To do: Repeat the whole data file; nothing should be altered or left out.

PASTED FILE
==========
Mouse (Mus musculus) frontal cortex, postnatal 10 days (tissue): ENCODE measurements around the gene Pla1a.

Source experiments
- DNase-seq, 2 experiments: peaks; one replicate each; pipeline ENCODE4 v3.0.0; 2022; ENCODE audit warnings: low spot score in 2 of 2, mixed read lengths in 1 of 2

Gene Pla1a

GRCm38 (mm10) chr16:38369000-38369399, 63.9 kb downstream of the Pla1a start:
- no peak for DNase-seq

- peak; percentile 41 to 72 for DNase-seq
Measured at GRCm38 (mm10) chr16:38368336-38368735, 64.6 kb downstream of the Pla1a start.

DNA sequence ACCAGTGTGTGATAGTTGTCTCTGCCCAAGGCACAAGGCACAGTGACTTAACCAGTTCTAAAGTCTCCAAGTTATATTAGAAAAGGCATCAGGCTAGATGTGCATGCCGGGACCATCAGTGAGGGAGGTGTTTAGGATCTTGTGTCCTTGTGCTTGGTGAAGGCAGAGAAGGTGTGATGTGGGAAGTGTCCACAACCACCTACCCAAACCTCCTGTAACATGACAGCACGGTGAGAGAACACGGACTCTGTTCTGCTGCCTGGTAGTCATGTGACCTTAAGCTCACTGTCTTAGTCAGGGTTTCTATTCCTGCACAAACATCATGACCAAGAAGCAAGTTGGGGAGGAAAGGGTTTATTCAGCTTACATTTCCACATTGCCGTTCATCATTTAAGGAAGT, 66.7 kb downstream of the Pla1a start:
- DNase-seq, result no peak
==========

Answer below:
Mouse (Mus musculus) frontal cortex, postnatal 10 days (tissue): ENCODE measurements around the gene Pla1a.

Source experiments
- DNase-seq, 2 experiments: peaks; one replicate each; pipeline ENCODE4 v3.0.0; 2022; ENCODE audit warnings: low spot score in 2 of 2, mixed read lengths in 1 of 2

Gene Pla1a

GRCm38 (mm10) chr16:38369000-38369399, 63.9 kb downstream of the Pla1a start:
- no peak for DNase-seq

- peak; percentile 41 to 72 for DNase-seq
Measured at GRCm38 (mm10) chr16:38368336-38368735, 64.6 kb downstream of the Pla1a start.

DNA sequence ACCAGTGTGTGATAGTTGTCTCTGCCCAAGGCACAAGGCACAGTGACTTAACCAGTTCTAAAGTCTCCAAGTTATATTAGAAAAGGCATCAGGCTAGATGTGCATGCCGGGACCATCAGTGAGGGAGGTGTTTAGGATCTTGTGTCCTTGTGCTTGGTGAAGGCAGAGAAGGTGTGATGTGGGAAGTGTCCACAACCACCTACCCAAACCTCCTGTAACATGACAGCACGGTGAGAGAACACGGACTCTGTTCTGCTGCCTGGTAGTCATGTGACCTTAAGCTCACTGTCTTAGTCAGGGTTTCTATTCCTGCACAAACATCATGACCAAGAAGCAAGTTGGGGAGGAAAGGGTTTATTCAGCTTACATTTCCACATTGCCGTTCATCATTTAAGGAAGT, 66.7 kb downstream of the Pla1a start:
- DNase-seq, result no peak